Oh Hello Again!

The Royals have just one former Blue Jay on their roster, outfielder Alex Rios.  Rios was supposed to be a core member of the next great Toronto dynasty, with Vernon Wells and others, but instead will only be remembered for two things: being given away by J.P. Ricciardi on waivers, and this:


The Verdict

After what we saw in the regular season, all signs point to a very close, very intense series.  But I think the difference will be in the rotations for each team.  The Jays have four reliable and hot guys to choose from, while KC does not. adsense banned  I think Toronto takes one of the first two in Kansas City, then wipes the Royals out in Toronto.  Jays in five. 

Greatest. Game. Ever.

Upper Deck Insight 15 October 2015 | 0 Comments

epic bau

Image from Getty Images


Incredible.  Unbelievable.  Mind blowing.

All of those adjectives describe what happened last night in the Rogers Centre.  I was lucky enough to be there (in the 500’s of course), and I can say that it was the greatest game that I have ever been to in person.  The atmosphere was electric right from the first pitch until the final out.  Actually, the atmosphere was electric as early as 1 pm when I was sitting in Jack Astor’s having a few nerve-settling pints.  Blue Jay gear was everywhere – it seemed like every single person in the downtown core had a jersey or a hat or a jacket or a hoodie.  People were definitely jacked up for the game.

And what else can you say about the game itself?  It had everything.  There was amazing pitching by both Marcus Stroman and Cole Hamels.  There were unbelievable defensive plays (Pillar!  Donaldson!!) and terrible defensive plays (three awful Texas errors in a row in the fateful seventh). There was clutch hitting by all three of Toronto’s bombers, with Encarnacion delivering a game tying homer in the 6th, Donaldson delivering a game tying fielders choice in the 7th, then of course Bautista’s bomb.  There was the most insane and unreal inning perhaps ever.  And there was controversy.  Lots and lots of controversy.

What happened in the top of the seventh inning was shameful.  Yes the correct call was technically made: the ball was live and Odor scored.  But that’s not the issue.  The real problem is that the umpire called the ball dead on the field, effectively ending the play.  Did you wonder why neither Donaldson nor Sanchez nor Martin made a move to get the ball and make a play?  Because they were essentially told not to bother by the home plate umpire.  I’m not saying they would have been in position to throw him out, but at least they could have had a shot.  Instead they all stood there watching.  A friend of mine made a fitting comparison this morning, saying that what happened was akin to a football player scoring a touchdown on a fumble recovery after the officials have already blown the play dead.  Defenders would not try to tackle the runner once the whistle blows, and no way would the touchdown be allowed to stand.  Yet that is exactly what happened last night.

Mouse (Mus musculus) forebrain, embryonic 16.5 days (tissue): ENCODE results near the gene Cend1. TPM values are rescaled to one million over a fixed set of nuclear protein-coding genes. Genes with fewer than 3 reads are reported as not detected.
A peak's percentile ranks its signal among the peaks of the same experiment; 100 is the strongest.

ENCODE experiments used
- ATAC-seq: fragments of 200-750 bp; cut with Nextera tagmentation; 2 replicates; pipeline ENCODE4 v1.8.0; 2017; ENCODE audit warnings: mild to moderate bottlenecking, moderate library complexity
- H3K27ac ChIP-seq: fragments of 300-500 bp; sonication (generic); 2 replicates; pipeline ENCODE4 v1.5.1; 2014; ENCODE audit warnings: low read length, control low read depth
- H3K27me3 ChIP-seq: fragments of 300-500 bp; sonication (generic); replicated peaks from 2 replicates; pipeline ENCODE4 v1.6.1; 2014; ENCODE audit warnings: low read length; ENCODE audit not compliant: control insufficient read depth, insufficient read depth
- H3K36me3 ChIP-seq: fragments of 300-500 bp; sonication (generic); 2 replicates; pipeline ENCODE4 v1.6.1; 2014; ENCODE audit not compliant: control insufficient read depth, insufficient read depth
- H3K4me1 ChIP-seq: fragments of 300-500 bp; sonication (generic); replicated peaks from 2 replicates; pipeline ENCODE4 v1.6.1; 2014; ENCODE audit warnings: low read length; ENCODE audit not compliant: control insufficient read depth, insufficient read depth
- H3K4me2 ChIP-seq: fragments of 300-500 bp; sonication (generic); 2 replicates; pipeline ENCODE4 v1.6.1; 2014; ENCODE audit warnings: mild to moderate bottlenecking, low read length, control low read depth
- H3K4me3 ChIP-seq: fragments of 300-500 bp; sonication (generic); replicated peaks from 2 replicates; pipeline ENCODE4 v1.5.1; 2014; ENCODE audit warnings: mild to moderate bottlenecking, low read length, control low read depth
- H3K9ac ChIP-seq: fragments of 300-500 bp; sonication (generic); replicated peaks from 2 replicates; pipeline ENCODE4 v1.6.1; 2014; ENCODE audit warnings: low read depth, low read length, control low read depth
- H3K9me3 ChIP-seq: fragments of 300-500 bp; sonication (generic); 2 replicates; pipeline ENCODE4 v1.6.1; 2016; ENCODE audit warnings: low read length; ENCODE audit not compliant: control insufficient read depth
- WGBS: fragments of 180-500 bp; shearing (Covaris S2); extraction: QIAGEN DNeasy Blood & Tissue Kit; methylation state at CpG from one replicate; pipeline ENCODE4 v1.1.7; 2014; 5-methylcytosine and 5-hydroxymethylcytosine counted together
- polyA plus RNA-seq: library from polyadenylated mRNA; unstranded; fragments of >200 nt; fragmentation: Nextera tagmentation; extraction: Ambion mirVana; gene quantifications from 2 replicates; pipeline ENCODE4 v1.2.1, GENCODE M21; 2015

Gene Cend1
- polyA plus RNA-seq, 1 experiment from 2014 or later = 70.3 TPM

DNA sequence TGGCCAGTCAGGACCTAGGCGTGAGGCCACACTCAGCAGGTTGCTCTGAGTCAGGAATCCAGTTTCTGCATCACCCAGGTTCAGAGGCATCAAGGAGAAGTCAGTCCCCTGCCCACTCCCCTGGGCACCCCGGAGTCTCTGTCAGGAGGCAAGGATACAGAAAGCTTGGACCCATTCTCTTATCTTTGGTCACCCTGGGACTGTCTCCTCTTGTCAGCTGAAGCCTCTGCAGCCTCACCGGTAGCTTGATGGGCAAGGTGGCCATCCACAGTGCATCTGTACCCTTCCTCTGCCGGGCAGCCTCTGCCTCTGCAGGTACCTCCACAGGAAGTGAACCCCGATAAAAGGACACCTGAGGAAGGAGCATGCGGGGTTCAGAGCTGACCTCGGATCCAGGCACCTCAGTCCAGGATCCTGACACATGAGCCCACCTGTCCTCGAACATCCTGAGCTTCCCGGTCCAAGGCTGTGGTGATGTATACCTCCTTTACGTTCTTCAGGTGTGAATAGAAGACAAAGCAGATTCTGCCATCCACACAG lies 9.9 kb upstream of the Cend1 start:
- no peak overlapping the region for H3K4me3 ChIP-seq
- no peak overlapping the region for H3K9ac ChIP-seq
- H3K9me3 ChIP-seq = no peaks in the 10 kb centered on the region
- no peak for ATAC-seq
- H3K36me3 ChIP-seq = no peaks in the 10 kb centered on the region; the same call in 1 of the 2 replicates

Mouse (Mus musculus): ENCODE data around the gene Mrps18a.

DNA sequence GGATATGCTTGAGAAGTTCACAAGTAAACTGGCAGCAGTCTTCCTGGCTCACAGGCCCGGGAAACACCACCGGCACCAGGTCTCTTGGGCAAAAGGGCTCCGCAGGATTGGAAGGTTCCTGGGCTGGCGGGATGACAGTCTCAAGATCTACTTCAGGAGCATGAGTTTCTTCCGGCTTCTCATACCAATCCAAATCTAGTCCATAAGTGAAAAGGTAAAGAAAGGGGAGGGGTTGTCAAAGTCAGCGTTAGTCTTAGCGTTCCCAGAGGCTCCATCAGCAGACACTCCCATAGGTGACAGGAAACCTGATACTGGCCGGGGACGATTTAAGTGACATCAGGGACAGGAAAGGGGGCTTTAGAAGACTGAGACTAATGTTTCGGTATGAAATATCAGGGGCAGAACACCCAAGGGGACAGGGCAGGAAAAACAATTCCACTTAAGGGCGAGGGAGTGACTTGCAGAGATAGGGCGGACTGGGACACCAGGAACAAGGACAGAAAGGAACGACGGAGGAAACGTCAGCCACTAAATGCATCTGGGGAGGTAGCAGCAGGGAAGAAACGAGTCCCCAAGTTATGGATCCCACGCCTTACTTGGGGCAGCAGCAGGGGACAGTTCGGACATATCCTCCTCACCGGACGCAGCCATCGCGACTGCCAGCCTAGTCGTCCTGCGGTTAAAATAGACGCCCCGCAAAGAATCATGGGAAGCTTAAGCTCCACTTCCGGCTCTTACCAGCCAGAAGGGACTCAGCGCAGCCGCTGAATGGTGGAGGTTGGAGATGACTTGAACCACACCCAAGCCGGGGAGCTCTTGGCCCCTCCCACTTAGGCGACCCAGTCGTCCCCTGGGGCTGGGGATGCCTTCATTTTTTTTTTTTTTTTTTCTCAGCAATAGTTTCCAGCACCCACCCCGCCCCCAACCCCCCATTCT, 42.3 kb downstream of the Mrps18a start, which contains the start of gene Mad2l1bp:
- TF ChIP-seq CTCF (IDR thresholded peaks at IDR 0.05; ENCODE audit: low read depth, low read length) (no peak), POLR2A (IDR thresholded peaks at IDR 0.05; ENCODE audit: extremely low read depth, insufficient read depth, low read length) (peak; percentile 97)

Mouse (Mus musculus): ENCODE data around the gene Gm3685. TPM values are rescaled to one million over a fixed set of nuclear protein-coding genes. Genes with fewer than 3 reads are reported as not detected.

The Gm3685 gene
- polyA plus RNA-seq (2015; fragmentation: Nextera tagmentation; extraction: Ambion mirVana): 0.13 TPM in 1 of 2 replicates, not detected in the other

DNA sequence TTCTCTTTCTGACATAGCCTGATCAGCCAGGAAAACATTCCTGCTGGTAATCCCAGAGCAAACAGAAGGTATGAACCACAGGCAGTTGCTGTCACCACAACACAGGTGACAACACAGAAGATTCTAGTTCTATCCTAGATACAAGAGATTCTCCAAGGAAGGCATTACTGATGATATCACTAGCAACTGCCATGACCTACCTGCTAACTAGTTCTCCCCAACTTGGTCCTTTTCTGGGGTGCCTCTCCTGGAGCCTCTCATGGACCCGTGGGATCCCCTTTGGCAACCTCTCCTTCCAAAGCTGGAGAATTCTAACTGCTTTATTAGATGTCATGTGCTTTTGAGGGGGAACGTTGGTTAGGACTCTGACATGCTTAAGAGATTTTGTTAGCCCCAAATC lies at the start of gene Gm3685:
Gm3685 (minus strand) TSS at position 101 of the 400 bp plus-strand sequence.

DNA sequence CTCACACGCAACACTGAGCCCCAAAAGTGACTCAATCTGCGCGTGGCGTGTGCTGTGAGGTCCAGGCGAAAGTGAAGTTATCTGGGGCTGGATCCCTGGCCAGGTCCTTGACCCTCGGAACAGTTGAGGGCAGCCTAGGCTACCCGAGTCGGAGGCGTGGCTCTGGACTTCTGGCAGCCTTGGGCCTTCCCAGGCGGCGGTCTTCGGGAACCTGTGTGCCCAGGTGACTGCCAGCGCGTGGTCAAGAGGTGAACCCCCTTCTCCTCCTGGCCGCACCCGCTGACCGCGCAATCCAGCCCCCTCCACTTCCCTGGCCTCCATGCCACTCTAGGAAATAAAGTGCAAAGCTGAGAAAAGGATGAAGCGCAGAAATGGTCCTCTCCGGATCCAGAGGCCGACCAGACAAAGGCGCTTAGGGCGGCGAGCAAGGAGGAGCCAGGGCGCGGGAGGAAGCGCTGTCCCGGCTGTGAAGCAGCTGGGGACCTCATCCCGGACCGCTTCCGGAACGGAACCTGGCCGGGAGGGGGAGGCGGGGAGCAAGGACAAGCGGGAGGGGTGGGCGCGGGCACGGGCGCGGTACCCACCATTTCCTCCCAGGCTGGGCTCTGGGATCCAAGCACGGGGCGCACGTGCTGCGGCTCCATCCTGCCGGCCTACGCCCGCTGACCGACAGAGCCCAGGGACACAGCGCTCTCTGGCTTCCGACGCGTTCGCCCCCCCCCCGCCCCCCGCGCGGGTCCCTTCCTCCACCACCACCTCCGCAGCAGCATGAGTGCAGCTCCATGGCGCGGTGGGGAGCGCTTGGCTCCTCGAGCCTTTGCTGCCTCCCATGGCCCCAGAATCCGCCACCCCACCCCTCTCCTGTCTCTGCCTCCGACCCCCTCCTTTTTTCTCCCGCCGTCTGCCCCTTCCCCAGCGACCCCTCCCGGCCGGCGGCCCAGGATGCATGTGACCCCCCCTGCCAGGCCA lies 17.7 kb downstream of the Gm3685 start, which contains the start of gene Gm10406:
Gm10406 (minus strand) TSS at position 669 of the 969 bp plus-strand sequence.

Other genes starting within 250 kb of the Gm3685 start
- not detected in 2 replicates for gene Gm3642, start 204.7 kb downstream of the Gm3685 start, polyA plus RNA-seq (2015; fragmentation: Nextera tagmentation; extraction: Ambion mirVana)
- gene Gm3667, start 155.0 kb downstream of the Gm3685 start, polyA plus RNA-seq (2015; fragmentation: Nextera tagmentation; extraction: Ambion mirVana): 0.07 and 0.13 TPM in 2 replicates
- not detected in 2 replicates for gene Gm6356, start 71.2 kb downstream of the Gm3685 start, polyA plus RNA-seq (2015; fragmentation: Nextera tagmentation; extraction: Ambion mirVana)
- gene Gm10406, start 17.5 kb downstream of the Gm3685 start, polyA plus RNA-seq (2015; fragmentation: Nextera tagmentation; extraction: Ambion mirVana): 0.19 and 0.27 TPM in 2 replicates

What made the play even worse, and really increased the level of anger in the stadium, was that nobody in attendance had any idea what was happening.  There was no announcement as to why the call was reversed and why the run was able to stand.  The ump simply pointed to home plate and that was that.  Perhaps MLB should consider instituting what already exists in the NFL and NHL with replays, where referees announce to the entire stadium the reasoning behind any call.  That might have helped a bit last night.

Obviously it didn’t matter in the end.  The Jays stormed back for four in the bottom of the seventh, three on one of the most important and iconic home runs in the history of the franchise.  Joe Carter’s walkoff is obviously the biggest HR in team history, and you can argue that Roberto Alomar’s ALCS shot off of Eckersley or Ed Sprague’s bomb off of Jeff Reardon were more important, but that’s it.  Bautista was already one of the greatest Blue Jays of all time – last night simply cemented his legacy further.

The stadium reaction to both Bautista’s and EE’s home runs was the loudest I have ever heard.  The place simply exploded.

I woke up today with sore hands from clapping, sore legs from jumping up and down and hugging strangers, and a sore throat and non-existent voice from yelling.

And I will gladly do it all again starting tomorrow.

Bring on KC.

Tale of the Tape: Toronto Blue Jays vs. Texas Rangers

Upper Deck Insight 7 October 2015 | 0 Comments


For the first time in 22 years the Toronto Blue Jays are in the Major League Baseball playoffs.  How good does that sound?

More importantly, for the first time in the history of this blog I am able to write a playoff preview that features Toronto!

The Jays take on the Texas Rangers in the ALDS, with game 1 set for 3:30 PM tomorrow afternoon. That means we are just over 24 hours away from the most fun yet intense and stressful stretch of baseball games in decades.

Before the games start, however, let’s measure up the Jays and Rangers.

Team Comparison

Rangers Jays

We all know about Toronto’s offense.  It was the best in baseball this year, and one of the best in the past decade.  But there is more than just home runs to this team.  They won five more games than the Rangers for a number of reasons.  They outscored them by 140 runs, but also allowed 63 fewer runs.  Their starter ERA was almost half a run lower, and the bullpen ERA was more than half a run lower.  Defensively the team was also much better than Texas, both by Defensive Runs Saved and Total Zone Rating.  About the only thing that Texas did better was steal bases, and one of their top base stealers (Leonys Martin) was sent to the minors in August.  In short, Toronto is better in basically every aspect of the game (which of course guarantees nothing in a short series).